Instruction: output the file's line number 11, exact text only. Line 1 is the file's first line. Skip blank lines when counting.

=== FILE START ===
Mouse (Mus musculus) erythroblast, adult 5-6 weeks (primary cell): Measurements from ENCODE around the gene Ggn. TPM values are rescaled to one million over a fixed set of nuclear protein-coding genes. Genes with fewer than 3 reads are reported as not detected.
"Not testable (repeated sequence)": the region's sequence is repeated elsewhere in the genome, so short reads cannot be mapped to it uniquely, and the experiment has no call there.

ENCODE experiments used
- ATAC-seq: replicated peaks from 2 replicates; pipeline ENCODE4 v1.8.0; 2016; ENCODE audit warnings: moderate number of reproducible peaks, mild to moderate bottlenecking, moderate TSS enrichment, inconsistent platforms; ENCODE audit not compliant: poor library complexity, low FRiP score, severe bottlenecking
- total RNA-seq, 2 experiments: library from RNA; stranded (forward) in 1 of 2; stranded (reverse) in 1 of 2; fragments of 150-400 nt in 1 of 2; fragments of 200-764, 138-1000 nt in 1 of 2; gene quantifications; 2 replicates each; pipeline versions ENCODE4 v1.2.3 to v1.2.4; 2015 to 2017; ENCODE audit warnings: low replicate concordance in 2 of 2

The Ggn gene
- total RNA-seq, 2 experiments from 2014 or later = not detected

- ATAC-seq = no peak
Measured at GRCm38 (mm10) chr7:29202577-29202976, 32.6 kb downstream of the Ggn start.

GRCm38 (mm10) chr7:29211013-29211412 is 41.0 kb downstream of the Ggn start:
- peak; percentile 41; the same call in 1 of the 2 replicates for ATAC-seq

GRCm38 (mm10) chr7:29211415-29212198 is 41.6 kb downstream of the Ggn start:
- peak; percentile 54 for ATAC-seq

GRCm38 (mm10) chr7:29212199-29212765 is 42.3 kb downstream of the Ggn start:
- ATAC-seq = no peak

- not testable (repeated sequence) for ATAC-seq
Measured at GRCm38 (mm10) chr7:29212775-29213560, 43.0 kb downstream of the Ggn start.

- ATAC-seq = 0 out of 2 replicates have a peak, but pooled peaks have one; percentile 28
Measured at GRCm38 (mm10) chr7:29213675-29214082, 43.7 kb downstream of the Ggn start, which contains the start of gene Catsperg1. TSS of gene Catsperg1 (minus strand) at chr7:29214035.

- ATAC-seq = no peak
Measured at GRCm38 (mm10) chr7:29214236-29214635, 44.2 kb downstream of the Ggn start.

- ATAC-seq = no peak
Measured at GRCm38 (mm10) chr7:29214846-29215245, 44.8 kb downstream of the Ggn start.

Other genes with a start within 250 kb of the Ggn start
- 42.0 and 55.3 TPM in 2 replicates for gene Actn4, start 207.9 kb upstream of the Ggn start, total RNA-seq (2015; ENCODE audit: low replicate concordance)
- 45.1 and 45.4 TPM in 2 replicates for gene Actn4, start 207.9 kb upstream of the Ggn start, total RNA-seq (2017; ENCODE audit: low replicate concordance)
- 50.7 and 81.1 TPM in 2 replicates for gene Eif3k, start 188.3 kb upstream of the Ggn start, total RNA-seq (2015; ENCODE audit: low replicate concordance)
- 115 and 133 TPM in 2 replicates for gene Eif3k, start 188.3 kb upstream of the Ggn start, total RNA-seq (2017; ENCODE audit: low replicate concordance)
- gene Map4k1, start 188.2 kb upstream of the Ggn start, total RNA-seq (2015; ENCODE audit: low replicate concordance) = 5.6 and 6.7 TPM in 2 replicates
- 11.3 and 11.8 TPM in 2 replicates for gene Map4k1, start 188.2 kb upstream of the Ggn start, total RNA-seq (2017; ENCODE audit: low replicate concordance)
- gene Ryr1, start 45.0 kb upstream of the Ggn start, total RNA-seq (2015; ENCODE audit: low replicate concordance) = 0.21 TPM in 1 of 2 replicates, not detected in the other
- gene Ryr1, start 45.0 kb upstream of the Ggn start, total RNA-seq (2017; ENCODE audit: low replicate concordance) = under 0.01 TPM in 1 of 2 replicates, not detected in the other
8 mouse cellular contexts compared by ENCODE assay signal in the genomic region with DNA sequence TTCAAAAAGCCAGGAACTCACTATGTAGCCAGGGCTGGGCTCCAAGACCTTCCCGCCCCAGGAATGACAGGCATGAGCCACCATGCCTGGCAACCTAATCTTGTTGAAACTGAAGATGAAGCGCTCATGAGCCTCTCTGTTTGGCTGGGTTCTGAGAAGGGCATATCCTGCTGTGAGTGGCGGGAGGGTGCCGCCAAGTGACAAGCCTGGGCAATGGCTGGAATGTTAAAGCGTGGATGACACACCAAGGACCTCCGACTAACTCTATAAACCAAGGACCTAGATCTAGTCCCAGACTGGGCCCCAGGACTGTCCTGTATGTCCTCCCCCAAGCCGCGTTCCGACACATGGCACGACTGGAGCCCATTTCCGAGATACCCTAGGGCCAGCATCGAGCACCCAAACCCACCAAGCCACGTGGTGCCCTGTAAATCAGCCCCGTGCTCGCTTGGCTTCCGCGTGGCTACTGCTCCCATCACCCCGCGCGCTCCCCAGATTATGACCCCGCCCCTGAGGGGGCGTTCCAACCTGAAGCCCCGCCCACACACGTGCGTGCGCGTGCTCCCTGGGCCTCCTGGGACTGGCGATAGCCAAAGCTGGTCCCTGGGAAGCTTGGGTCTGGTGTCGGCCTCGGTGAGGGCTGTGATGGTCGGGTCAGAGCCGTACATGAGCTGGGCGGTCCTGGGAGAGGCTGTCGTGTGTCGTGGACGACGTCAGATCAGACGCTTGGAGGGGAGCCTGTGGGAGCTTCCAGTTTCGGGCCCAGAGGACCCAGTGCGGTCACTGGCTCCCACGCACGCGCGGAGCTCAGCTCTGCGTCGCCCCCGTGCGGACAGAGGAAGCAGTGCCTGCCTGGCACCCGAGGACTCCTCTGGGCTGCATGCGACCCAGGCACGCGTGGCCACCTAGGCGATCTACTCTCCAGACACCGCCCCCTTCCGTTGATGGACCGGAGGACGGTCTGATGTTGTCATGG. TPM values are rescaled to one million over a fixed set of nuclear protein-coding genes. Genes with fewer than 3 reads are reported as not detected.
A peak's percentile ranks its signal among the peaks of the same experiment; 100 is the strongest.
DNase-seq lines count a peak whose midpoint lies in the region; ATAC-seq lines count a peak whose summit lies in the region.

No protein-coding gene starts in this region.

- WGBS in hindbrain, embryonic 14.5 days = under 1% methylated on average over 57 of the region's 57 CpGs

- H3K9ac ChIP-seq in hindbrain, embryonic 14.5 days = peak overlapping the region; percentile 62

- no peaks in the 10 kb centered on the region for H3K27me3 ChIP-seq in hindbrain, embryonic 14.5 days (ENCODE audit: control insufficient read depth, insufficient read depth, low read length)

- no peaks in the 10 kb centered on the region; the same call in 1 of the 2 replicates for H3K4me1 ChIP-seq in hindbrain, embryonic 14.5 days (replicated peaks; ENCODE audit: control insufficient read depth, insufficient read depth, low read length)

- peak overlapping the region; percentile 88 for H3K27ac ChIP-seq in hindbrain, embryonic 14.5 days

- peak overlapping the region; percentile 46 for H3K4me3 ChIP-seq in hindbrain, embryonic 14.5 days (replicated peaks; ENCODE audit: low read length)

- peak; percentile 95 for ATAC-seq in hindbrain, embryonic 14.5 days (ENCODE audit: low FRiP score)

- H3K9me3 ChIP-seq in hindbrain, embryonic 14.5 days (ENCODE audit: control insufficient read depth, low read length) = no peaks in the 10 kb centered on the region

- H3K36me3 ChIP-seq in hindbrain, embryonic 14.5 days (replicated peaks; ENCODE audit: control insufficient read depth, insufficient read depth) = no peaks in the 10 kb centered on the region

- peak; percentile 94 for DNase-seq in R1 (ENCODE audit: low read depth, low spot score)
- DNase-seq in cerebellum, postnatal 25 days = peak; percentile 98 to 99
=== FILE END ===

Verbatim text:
- peak; percentile 41; the same call in 1 of the 2 replicates for ATAC-seq